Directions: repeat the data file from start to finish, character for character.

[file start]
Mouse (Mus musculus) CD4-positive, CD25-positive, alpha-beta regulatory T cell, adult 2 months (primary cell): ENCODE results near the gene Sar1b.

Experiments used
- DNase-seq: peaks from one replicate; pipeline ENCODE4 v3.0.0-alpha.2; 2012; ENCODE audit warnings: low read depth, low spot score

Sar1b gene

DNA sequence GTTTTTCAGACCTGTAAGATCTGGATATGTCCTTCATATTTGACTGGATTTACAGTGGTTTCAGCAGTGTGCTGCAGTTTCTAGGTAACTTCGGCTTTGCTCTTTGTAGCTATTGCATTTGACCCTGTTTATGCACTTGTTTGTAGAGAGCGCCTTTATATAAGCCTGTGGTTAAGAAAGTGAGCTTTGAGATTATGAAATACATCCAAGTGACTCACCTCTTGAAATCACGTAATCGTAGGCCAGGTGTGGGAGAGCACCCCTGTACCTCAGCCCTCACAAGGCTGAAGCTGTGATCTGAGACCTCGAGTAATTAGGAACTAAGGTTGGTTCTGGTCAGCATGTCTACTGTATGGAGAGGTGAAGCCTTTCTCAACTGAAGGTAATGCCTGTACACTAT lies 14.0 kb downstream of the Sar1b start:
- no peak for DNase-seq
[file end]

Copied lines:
Mouse (Mus musculus) CD4-positive, CD25-positive, alpha-beta regulatory T cell, adult 2 months (primary cell): ENCODE results near the gene Sar1b.

Experiments used
- DNase-seq: peaks from one replicate; pipeline ENCODE4 v3.0.0-alpha.2; 2012; ENCODE audit warnings: low read depth, low spot score

Sar1b gene

DNA sequence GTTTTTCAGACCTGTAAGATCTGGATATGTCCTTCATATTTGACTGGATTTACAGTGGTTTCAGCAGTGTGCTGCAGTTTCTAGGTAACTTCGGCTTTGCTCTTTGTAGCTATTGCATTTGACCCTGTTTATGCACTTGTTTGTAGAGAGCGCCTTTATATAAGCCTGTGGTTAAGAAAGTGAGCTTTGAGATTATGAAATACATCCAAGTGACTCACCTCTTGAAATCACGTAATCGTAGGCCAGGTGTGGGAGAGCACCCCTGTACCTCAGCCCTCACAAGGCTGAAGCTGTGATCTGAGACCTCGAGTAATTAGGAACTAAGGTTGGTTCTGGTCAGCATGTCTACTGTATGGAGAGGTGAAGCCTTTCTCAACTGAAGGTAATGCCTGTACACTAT lies 14.0 kb downstream of the Sar1b start:
- no peak for DNase-seq